In the shorter second half of his book, Raatzsch offers, surprisingly, to “defend” Iago. He distinguishes between justifying Iago’s actions and defending the man who performs them; he accepts that nothing can justify the actions, but he thinks that nevertheless the man can be defended. I found this part of the book unclear and unconvincing. Raatzsch is not about to find extenuating motives for Iago’s actions, as that it was really quite beastly of Othello to prefer Cassio to him for promotion, because Iago has no such motives to start with. But it never becomes clear what the proposed defense amounts to, except to assert that Iago’s actions result by natural law from his given character (he couldn’t have done otherwise). That might at best absolve Iago from blame, since he is not a free agent, but it doesn’t in any way provide a defense of having that type of character. Raatzsch also notes that we can admire some of the traits and skills that go into Iago’s wicked scheming — his cool head, his cleverness. But that again affords no defense of his character, unless a torturer can be “defended” for his skill and coolness in torturing. In the end I really don’t know what Raatzsch’s project of defense is intended to be, and I can’t see how he achieves it. It is true enough that Iago is not simply a villain, a human type with whom we are familiar; he is far too extreme for that, and far too perplexing. He is an inhuman monster (“Oh inhuman dog!” Roderigo exclaims); he is not the kind of typical villain one finds in Dickens, say. He is rather, as Othello says, a “demi-devil”, a supernatural agency somehow deposited on earth. But it is no defense of a devil to note that he is no regular villain.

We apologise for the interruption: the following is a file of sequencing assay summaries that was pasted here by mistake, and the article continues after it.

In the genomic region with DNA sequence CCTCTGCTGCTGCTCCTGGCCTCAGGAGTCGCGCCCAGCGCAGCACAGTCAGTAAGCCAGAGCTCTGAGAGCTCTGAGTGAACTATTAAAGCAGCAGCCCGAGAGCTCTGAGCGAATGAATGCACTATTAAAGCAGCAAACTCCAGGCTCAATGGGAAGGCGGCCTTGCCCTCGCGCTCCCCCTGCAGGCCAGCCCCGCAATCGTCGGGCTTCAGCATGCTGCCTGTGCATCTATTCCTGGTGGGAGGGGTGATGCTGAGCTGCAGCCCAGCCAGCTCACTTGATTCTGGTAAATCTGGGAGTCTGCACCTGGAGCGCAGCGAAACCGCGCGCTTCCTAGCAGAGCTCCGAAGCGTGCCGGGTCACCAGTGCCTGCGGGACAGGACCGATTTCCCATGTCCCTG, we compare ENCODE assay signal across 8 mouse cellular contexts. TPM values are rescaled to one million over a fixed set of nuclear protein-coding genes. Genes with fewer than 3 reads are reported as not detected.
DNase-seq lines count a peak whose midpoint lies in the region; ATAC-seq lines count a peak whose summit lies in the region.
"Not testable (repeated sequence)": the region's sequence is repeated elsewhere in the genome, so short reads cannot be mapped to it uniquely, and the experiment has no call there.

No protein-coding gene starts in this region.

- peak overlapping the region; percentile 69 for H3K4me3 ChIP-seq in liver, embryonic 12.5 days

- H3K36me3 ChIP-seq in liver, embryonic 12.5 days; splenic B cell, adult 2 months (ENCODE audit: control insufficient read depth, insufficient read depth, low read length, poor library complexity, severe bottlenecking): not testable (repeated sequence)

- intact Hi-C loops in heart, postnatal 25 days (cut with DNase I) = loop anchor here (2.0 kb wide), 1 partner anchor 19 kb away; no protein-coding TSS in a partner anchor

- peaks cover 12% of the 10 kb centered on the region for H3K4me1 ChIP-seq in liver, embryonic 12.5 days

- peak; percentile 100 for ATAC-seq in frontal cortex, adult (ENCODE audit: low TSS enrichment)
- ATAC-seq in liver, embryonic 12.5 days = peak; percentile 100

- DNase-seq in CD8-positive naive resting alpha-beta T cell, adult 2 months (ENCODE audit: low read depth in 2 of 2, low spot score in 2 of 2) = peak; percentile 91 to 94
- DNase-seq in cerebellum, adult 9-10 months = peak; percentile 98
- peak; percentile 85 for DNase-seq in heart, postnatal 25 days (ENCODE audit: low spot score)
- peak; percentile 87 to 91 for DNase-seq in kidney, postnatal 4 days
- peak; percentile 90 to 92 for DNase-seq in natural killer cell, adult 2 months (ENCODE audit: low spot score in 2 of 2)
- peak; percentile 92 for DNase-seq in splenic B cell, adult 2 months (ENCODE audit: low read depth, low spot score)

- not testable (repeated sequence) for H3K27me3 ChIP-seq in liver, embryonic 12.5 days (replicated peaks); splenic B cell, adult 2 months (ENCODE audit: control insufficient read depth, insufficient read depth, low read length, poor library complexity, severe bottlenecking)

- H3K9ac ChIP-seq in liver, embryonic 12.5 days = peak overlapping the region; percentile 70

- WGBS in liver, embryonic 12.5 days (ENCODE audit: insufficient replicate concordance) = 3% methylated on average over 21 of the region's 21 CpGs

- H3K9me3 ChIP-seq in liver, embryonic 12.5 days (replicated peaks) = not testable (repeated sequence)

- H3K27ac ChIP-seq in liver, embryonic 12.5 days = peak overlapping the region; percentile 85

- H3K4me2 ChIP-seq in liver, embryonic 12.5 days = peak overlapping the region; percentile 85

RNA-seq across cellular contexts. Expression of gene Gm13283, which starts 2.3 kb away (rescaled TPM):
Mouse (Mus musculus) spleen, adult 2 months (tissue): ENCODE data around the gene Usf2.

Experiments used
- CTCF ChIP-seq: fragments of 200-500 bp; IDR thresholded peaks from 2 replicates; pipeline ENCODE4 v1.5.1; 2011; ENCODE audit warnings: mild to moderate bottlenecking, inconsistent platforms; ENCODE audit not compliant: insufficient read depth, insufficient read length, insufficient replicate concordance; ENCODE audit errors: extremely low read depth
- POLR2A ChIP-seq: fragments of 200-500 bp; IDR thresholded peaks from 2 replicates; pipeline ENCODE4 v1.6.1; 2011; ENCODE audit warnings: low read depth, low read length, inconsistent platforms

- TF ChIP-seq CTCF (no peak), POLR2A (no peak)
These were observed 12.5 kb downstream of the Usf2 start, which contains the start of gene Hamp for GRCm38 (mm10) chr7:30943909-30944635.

Despite this weak section, the book is generally well-written, resourceful, often perceptive, and always interesting. If the author fails finally to remove the puzzle from Iago, that is something he shares with every other commentator. Perhaps our next question ought to be to what extent the other characters in Othello are really intelligible in terms of motives that explain their actions. Desdemona seems unnaturally virtuous, patient and forgiving (and is her love for Othello ever really made intelligible?). Roderigo seems far more easily duped than any intelligent person could possibly be. Othello is bafflingly susceptible to Iago’s deceptions for one so mature and battle-hardened. Cassio seems both naïve and worldly. And why did virtuous Emilia ever marry Iago to begin with? Could it be that Shakespeare intentionally offered us a clearly unintelligible Iago while slyly creating other characters whose motivations don’t really add up either? Did he think that human behavior never makes sense in terms of rational perspicuous motivations? Is it his view that in the end it is a mystery why people do what they do? Is the whole idea of motivated conduct a kind of fiction?